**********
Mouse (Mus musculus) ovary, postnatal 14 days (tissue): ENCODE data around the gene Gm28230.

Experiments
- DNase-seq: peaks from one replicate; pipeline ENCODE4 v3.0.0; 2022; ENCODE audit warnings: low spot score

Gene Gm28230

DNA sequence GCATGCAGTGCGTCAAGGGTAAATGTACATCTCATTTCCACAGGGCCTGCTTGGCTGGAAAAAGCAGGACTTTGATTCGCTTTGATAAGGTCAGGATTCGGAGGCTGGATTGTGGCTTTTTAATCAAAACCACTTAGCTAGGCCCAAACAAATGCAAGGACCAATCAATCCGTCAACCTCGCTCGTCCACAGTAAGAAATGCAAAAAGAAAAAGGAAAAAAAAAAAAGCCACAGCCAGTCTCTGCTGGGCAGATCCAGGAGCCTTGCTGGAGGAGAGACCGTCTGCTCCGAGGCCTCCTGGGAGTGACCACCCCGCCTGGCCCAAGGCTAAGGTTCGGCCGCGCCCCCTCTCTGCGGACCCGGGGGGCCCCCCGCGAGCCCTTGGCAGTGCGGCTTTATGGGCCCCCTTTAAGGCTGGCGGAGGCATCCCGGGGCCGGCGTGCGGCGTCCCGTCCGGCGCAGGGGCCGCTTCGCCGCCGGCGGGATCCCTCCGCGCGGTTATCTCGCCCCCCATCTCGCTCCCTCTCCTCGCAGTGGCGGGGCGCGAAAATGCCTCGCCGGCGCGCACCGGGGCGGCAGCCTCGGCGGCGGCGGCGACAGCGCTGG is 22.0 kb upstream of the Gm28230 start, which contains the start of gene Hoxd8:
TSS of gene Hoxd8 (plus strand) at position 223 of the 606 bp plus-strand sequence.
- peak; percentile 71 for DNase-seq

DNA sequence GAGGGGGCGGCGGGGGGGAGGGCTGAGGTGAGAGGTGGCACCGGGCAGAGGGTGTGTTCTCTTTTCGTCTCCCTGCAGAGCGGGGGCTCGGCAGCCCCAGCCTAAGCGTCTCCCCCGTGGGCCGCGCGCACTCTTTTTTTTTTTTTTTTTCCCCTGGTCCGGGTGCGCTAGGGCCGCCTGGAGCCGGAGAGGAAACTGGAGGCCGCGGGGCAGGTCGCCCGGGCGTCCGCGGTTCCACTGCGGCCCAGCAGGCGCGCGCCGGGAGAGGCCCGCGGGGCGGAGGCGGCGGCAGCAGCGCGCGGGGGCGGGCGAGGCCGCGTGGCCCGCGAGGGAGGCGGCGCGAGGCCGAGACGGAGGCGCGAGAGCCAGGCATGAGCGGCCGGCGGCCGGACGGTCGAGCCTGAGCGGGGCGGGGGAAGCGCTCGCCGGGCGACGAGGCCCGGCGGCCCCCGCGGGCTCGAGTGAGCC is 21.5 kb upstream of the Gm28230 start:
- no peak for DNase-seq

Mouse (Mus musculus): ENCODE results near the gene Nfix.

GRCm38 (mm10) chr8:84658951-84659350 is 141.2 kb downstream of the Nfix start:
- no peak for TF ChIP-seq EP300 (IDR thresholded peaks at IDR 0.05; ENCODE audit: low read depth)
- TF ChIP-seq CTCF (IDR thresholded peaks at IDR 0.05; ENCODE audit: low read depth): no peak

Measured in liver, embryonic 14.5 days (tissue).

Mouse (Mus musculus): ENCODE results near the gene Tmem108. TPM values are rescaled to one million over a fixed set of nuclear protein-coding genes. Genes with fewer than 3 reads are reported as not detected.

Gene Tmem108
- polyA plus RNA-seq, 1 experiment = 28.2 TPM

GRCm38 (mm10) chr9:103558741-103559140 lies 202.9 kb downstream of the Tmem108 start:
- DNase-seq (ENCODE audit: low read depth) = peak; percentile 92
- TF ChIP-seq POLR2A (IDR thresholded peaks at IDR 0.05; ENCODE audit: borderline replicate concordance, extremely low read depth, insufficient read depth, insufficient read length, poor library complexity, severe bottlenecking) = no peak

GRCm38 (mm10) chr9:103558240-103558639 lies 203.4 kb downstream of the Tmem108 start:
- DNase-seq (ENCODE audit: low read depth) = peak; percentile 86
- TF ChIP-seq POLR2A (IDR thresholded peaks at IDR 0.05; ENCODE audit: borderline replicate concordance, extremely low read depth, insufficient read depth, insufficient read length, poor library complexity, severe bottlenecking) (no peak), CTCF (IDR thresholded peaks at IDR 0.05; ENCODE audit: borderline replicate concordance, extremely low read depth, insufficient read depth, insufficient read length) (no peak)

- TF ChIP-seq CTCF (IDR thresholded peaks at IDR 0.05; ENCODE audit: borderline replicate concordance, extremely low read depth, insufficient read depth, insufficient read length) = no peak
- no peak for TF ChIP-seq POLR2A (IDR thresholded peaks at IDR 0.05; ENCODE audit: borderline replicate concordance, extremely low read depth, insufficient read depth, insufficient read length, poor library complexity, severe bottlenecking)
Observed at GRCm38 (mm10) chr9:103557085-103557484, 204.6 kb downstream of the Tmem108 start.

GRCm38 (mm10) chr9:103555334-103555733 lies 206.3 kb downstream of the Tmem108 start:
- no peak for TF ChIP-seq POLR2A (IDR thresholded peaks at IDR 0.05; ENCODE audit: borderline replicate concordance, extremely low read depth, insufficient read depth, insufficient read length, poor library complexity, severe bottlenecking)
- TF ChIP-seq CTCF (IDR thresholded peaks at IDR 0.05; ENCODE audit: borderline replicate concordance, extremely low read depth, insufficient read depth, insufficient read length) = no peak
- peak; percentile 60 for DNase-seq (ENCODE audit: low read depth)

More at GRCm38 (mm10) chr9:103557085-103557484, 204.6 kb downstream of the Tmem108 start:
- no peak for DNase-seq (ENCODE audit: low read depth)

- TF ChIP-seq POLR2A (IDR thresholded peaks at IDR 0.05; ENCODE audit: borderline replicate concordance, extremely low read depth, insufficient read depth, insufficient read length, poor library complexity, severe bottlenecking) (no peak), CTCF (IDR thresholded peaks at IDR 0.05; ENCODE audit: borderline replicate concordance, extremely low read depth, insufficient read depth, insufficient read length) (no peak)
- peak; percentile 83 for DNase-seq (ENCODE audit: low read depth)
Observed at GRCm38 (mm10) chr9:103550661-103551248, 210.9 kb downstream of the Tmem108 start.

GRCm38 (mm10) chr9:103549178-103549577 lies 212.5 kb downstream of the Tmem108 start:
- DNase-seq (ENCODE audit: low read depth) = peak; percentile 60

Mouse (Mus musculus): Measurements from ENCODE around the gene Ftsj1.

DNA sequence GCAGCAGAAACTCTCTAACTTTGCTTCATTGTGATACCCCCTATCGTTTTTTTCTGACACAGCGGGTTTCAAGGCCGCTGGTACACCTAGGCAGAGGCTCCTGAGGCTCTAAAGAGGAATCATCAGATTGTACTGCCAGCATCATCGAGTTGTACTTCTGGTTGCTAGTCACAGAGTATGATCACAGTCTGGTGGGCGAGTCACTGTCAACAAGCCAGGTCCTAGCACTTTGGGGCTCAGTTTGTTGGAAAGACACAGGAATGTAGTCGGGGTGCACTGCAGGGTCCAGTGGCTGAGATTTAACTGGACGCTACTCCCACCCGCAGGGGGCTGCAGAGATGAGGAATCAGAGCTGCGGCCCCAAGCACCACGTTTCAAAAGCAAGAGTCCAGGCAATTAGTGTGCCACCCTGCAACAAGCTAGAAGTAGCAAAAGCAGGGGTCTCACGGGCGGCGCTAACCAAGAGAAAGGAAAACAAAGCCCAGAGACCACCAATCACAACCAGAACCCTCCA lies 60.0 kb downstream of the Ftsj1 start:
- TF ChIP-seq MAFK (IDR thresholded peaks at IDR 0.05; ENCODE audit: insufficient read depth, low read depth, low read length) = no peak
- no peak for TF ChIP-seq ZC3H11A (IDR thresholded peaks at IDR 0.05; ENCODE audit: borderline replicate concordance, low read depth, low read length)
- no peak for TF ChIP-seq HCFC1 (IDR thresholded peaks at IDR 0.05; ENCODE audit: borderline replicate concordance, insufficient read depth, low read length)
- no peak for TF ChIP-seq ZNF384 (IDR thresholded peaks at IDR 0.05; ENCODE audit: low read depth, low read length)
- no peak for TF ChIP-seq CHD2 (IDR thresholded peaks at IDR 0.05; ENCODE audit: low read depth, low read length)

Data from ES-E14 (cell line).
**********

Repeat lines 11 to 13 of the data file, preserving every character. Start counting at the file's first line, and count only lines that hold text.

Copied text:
GRCm38 (mm10) chr8:84658951-84659350 is 141.2 kb downstream of the Nfix start:
- no peak for TF ChIP-seq EP300 (IDR thresholded peaks at IDR 0.05; ENCODE audit: low read depth)
- TF ChIP-seq CTCF (IDR thresholded peaks at IDR 0.05; ENCODE audit: low read depth): no peak